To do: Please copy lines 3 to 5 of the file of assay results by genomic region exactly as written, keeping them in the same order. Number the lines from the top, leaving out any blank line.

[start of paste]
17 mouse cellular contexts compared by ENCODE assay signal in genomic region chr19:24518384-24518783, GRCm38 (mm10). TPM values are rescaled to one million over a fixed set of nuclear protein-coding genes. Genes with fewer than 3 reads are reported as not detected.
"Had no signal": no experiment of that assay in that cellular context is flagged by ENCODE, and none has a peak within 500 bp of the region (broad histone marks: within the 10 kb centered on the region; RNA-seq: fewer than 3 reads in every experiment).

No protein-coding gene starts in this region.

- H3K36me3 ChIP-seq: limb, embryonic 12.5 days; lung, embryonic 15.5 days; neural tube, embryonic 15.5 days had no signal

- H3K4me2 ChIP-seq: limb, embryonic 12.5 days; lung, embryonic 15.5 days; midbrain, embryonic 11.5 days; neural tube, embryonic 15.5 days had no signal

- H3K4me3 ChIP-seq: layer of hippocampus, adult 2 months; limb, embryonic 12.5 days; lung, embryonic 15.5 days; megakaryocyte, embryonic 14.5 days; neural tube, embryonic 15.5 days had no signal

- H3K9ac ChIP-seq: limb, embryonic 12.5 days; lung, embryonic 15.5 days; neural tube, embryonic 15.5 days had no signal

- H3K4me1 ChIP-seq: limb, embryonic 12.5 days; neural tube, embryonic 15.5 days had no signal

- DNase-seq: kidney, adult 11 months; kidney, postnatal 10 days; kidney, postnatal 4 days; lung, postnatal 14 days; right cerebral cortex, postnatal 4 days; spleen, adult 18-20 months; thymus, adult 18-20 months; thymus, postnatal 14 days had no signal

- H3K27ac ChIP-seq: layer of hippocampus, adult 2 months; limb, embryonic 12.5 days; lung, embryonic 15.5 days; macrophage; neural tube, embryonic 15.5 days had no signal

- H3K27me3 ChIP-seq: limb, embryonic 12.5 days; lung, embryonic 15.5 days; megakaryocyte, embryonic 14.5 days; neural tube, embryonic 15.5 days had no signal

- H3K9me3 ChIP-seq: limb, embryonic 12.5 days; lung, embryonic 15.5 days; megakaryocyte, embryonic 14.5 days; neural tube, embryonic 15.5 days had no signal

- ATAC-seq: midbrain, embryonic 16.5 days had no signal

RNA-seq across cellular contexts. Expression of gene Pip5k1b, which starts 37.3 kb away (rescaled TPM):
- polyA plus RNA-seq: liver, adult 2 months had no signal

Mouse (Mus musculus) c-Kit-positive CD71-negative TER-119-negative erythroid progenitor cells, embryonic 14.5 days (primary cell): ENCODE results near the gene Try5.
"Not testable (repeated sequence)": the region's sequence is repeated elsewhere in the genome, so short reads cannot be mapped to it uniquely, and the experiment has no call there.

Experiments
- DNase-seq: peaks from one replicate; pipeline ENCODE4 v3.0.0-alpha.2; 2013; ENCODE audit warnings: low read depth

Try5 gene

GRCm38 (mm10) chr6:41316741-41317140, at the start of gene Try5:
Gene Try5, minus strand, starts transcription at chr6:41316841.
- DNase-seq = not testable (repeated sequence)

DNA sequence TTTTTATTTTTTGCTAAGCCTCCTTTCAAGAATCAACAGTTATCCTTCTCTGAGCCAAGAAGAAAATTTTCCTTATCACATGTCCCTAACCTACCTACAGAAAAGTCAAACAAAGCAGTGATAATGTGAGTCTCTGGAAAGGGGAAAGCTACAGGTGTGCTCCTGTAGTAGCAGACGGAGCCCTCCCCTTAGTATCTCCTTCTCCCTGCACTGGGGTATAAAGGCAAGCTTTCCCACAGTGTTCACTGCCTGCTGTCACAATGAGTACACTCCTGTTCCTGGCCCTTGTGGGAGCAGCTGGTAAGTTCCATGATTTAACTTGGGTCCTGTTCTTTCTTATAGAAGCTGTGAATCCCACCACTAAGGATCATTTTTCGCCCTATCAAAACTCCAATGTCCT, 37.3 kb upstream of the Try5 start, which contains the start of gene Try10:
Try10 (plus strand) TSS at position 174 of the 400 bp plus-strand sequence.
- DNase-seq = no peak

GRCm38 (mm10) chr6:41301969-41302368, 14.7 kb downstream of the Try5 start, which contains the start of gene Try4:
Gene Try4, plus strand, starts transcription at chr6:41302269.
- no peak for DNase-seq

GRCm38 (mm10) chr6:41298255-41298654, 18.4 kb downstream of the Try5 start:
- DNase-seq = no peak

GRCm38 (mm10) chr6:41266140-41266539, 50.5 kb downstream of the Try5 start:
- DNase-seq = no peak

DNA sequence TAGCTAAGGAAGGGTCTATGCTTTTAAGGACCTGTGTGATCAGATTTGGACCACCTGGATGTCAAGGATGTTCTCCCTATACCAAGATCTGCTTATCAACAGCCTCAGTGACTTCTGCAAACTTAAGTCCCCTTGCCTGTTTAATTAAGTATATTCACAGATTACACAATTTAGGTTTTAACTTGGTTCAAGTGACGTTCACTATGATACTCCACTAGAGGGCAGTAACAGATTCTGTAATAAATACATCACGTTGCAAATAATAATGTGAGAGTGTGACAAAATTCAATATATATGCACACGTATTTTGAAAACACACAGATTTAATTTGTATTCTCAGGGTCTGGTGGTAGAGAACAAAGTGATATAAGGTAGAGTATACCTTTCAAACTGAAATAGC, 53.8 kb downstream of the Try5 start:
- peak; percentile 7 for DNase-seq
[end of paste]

No protein-coding gene starts in this region.

- H3K36me3 ChIP-seq: limb, embryonic 12.5 days; lung, embryonic 15.5 days; neural tube, embryonic 15.5 days had no signal

- H3K4me2 ChIP-seq: limb, embryonic 12.5 days; lung, embryonic 15.5 days; midbrain, embryonic 11.5 days; neural tube, embryonic 15.5 days had no signal